What do you say to the boy whose fingers have grown accustomed to the cold metal of a gun long before he felt comfortable with a pencil or the hand of the person he loved, who thirsted for the blood of the brother whose hand he should have been holding? The young girls who devoted their lives, misguided and misinformed, to cause that cost them their lives, a life they could have lived as a celebration of their passions, turning their stolen dreams into reality.

There are children in Sri Lanka who are more ‘adult’ than real adults, who’ve seen loss and suffering that eyes that young should ideally be closed from. And in most cases, it’s the real adults doing the damage.

This is all real and true to our country, I have not made anything up.

Children are raped and the culprits walk free. Children sacrifice their education so that their family can eat. Children are married off as soon as they reach their late teens, in the fashion of communities that blur the line between culture and religion. Children carry the scars of war – emotional and physical – having been forced to fight in it or watch from their hiding places as their worlds began to burn. Children bear the brunt of their parents’ greed, seen as more of an income source than a precious gift.
Happy Children’s Day?

Mothers, fathers.

These words are not to dishearten you against celebrating your own child for what they’re worth but to maybe paint for you a picture that shows you just how precious they are. That shows you that, unfortunately, not everyone treats their children the way you do yours. If these stories disturbed you in anyway, then you know that you would never want your child – or any child – to ever suffer this trauma.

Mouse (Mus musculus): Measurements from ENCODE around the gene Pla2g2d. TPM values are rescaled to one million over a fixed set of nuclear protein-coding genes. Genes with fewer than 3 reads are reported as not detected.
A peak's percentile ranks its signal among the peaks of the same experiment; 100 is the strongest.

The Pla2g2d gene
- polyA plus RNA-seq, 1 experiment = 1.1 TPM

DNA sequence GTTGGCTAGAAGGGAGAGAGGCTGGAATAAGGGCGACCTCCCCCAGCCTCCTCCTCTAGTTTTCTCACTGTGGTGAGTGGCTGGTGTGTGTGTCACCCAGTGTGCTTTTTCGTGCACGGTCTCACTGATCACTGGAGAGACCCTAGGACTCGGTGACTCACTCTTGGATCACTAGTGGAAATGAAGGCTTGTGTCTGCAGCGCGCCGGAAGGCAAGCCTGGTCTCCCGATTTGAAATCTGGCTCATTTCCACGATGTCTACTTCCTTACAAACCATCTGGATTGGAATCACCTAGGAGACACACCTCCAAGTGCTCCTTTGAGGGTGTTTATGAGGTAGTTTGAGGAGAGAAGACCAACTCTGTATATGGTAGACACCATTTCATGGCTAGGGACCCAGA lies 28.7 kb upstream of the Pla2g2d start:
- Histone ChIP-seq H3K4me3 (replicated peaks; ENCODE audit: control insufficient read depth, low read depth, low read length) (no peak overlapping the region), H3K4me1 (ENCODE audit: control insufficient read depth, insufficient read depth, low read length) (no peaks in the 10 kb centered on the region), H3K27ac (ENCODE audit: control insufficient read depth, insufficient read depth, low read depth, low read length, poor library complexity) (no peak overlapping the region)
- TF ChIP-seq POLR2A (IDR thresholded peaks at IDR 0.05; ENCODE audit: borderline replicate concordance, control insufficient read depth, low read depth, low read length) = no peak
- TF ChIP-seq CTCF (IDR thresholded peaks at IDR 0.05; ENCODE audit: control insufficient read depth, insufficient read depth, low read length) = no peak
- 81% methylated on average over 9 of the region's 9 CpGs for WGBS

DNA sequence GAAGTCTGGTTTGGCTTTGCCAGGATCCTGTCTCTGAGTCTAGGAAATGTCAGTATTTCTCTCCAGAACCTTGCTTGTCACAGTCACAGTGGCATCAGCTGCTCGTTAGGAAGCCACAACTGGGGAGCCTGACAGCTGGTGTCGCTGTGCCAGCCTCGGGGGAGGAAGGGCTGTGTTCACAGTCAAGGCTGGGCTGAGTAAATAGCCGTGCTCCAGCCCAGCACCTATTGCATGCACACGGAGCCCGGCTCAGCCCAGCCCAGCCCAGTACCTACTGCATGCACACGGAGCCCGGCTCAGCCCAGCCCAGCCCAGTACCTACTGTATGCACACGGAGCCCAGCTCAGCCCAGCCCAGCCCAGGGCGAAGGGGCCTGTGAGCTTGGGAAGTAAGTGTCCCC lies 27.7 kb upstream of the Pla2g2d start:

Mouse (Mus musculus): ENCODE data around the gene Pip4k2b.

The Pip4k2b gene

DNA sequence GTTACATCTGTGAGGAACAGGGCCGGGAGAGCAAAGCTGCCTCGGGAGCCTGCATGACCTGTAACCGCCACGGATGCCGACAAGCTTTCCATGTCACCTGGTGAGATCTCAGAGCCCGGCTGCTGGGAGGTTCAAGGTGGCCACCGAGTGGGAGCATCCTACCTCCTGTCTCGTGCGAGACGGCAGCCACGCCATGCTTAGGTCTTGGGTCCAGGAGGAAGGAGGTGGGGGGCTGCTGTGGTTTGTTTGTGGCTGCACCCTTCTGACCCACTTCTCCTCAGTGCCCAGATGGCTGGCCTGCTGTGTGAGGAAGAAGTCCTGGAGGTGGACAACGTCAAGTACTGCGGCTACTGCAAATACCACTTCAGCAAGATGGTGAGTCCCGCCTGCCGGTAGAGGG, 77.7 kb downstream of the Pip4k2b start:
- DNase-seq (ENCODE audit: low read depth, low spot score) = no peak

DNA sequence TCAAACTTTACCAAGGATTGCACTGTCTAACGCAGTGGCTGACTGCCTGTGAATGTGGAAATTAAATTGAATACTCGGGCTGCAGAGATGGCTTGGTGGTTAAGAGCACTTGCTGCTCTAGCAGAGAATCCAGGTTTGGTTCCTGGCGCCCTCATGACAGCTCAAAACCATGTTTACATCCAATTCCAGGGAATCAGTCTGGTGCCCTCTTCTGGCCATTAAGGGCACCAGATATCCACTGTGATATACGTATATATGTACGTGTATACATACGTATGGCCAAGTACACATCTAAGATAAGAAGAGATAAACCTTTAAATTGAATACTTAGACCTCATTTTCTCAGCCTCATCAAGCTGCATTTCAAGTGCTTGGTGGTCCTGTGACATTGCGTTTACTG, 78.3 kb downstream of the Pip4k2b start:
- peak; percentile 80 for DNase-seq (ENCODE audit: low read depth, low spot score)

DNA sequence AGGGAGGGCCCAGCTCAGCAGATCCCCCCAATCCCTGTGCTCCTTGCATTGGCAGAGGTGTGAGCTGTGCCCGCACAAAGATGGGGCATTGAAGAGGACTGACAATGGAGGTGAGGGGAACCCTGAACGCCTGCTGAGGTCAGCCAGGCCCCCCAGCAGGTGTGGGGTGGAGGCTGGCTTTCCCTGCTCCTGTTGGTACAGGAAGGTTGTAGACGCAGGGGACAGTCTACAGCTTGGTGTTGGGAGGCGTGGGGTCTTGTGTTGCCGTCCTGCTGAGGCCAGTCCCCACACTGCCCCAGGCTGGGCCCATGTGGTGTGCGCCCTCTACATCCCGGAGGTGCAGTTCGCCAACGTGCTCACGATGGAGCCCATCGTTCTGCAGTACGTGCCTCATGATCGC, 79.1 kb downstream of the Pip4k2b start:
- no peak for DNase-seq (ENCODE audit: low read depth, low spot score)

I’ve seen a father’s joy at his daughter’s marriage matched in intensity with a mother’s agony as she sat by her son’s coffin; only love so great can result in a pain of that magnitude. Think then, if your heart bursts with love for your precious would it not break if the same thing, or something as painful, were to happen to them?

They are not ‘employees’, that you can force them to sacrifice their futures for your present. And if you counter with the fact that parents are allowed to make decisions for their children, make decisions that will make them into powerful human beings, not break them into fragments till they’re barely recognisable as people.
They are not powerless – the child continuously being slapped by their drunk parent could be the one in whose mind is an idea that could change the world. You make them powerless, by beating their body you run the risk of breaking their spirit.
They are wonderful – the light in a happy child’s eyes is eclipsed by nothing. The darkness the world inflicts will dull that light to the point that it will never come back and that’s a loss to all those around him or her.

For many reasons, not all children will live ‘equal lives’ – race, gender, economic status are tough-enough chains before abuse, trauma and labour come into the picture. Don’t be the one who puts those chains on them and don’t be the one sitting by as someone else does it.

I had the idea for this running through my head for a while but it was this post by a dear friend that spurred me on to sit down and write it – it gives me hope that there are others out there who see this side of the story.

One Comment

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  1. Great insight. Keep challenging us.